On May 15, 1940, a small restaurant called McDonald's opened near U.S. Route 66, at West 14th St and 1398 North E St. in San Bernadino. Seventy-eight years later, the enterprise boasts 68 million customers per day, all of them buying a burger or fries or chicken nuggets; is anyone else suddenly hungry?
On the way to serving hundreds of billions, McDonald’s Corp. (MCD) has blazed multiple corporate trails since its 1955 incorporation. Franchising, institutionalized training — McDonald’s even had a mission statement long before mission statements were a thing. “Quality, Service, Cleanliness and Value” is self-explanatory, and McDonald’s has set standards for at least the first and fourth of those qualities. As legendary Michelin chef, Ferran Adria, once said of the Big Mac: “Ferran Adria and the 100 best chefs in the world cannot do better for the price.”
The superlatives change from day to day, but the latest reports show McDonald’s employing about 375,000 people (not counting franchise employees), and has about 37,000 restaurants in over 120 countries.
In May of 2017, McDonald's announced it would partner with Uber for home delivery for the first time in the U.S. The burger house made news in February of 2018 when it announced it would be cutting burgers for the long-running "Happy Meal" menu in a bid to appeal to healthy eating critics.
The restaurant industry is infamous for its turnover, and as any restaurateur will tell you, one major reason is that the margins can be thinner than a slice of processed American cheese. Yet McDonald’s operating margins are Double Quarter Pounder-thick around 40%. How is that possible in a business whose very purpose is providing inexpensive food?
Largely because the food is even cheaper to prepare than you might think. Some menu items — coffee, for instance — sell for dozens of times their cost. Note to people who think nothing of paying $4.44 for an iced mocha — you’re drinking a few pennies’ worth of beans, boiled in water that’s too cheap to measure, and some chocolate syrup.
McDonald's differentiates four markets; U.S., International Lead Markets, High Growth Markets and Foundational Markets and Corporate. Each segment accounts for 35%, 32.2%, 24.2% and 8.5% of revenues respectively as of the company's most recent annual report.
U.S. — the Company's largest segment with revenues of $8 billion in 2017.
International Lead Markets — established markets such as Australia, Canada, France, Germany, the U.K., and similar. This segment had $7.3 billion in revenues in 2017.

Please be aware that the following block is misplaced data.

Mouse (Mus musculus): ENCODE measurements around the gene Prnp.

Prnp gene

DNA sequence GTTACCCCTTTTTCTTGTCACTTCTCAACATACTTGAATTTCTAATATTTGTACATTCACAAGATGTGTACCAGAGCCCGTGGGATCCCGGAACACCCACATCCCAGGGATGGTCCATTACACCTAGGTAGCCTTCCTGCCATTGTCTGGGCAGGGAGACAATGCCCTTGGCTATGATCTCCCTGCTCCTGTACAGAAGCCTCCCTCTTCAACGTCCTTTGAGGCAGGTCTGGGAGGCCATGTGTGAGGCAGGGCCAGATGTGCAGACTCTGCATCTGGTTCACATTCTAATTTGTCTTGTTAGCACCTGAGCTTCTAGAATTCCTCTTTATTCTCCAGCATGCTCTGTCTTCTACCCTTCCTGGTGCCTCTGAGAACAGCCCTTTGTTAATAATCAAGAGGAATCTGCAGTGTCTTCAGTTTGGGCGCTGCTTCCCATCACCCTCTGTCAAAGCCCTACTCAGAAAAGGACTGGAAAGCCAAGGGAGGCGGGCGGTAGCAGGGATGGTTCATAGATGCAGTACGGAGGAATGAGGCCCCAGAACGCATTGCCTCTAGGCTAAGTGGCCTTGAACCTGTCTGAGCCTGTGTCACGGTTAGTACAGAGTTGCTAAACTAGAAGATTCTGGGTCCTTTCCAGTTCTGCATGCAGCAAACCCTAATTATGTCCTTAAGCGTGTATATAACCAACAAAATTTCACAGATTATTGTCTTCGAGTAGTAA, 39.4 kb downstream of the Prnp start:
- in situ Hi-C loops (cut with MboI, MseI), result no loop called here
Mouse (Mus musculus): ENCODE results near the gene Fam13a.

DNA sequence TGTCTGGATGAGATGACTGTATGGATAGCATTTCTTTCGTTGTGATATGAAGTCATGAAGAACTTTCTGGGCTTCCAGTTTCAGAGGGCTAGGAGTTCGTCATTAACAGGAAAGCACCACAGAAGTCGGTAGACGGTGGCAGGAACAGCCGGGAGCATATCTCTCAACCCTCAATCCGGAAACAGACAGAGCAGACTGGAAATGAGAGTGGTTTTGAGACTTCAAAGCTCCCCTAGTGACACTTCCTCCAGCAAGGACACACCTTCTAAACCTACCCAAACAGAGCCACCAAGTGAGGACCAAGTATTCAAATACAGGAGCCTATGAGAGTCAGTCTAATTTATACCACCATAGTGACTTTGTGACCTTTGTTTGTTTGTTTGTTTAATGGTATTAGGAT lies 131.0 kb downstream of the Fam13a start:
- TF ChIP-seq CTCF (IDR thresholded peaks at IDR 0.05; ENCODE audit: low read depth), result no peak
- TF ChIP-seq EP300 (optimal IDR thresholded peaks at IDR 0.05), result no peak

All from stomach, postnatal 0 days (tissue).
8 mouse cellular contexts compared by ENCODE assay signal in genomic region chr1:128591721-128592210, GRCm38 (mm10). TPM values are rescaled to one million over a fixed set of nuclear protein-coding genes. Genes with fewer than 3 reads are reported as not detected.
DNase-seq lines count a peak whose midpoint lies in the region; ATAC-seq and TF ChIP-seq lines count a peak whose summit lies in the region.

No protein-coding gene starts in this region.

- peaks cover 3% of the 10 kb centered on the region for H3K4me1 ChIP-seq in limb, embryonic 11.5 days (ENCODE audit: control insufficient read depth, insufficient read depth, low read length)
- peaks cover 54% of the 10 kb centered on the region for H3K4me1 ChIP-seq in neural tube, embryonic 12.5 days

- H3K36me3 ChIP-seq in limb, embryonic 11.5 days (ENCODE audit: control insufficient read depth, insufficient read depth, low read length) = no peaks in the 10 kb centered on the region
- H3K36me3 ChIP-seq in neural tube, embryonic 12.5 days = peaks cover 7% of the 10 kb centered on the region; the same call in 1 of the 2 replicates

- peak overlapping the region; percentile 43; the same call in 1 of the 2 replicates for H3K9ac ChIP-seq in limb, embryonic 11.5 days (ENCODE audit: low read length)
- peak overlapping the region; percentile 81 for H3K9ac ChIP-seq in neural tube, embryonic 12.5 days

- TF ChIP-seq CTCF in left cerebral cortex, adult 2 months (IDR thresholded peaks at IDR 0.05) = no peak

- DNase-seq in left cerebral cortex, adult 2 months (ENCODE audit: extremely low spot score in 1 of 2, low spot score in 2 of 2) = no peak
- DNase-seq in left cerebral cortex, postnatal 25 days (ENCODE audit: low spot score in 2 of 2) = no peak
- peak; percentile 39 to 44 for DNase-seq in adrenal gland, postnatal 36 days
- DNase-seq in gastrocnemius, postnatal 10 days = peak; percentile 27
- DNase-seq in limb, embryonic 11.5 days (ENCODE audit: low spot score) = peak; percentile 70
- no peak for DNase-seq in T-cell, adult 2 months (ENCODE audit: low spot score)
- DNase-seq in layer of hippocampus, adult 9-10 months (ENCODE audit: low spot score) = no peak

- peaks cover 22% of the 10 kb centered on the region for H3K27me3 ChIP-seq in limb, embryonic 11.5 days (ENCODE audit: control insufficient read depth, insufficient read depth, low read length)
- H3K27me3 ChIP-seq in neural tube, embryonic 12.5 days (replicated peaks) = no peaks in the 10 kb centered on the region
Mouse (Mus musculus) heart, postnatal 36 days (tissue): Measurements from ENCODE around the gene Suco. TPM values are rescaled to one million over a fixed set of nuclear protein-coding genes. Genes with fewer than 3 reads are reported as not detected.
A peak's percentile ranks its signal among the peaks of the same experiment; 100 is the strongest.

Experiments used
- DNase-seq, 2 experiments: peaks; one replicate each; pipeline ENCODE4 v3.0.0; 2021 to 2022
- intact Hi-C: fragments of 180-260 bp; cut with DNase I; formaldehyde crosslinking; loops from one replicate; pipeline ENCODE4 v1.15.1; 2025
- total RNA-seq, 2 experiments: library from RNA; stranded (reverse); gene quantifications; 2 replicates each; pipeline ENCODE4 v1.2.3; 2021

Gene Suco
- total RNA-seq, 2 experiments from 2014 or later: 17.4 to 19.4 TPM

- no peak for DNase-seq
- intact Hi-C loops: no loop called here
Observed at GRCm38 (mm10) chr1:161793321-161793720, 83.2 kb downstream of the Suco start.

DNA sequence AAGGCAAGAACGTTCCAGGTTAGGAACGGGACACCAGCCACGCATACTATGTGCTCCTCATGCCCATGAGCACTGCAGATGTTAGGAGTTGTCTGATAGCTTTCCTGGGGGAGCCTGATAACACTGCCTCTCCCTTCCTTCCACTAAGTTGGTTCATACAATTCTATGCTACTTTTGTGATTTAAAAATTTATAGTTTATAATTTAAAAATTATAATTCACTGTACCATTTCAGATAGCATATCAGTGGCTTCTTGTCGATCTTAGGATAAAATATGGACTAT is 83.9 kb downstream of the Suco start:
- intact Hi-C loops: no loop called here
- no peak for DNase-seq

High Growth Markets — markets McDonald's believes have a higher growth potential including China, Italy, Korea, Poland, Russia, Spain, Switzerland, the Netherlands, and similar. This segment had $5.5 billion in revenues in 2017.
Foundational Markets & Corporate — the remaining markets. Corporate activities are also reported within this segment, and total revenues were $1.9 billion in 2017.
McDonald’s has notoriously strict criteria for its franchisees (net worth, liquidity etc.). Franchisees are also responsible for paying salaries, ordering supplies and paying rent/owning the premises. In return, McDonald’s provides them with an almost guaranteed moneymaker. About 85% of restaurants are owned by franchisees, the rest by the corporation itself. As of their Q1 2018 report, the company's goal is to be around 95% franchised.
The company's net income in 2017 was $5.2 billion, which is up 11% from the previous year. In 2015, for the first time since the McDonald brothers sold their interest in the business to Ray Kroc, the company had something of a management crisis. Chief executive officer Don Thompson, a McDonald’s lifer and the hand-picked successor of legendary boss Jim Skinner, was sent packing barely two years into his tenure. Not only did annual income fall under Thompson, but the stock price stayed constant despite huge jumps in the Dow.
In April of 2017, three other key executives — the chief marketing officer, the vice president of menu strategy and the vice president of digital — were replaced. Most recently in May, CEO Steve Easterbrook announced that the company would partner with Uber Eats for home delivery across the U.S. The partnership is part of a strategy to keep up with current trends, and the newer generations prefer home delivery over pickup, Easterbrook said.
The Bottom Line
Fast food should be as stable an industry as any. People need to eat, and often don’t want to spend unnecessarily — though the industry does face challenges relating to a shift in demand towards healthy eating. A restaurant chain that sells familiarity and consistency needs to recognize that those qualities themselves are enormous assets. Even when McDonald’s has an underperforming year, it’s still profitable. When operating at its peak, it’s a must-have stock in any comprehensive portfolio.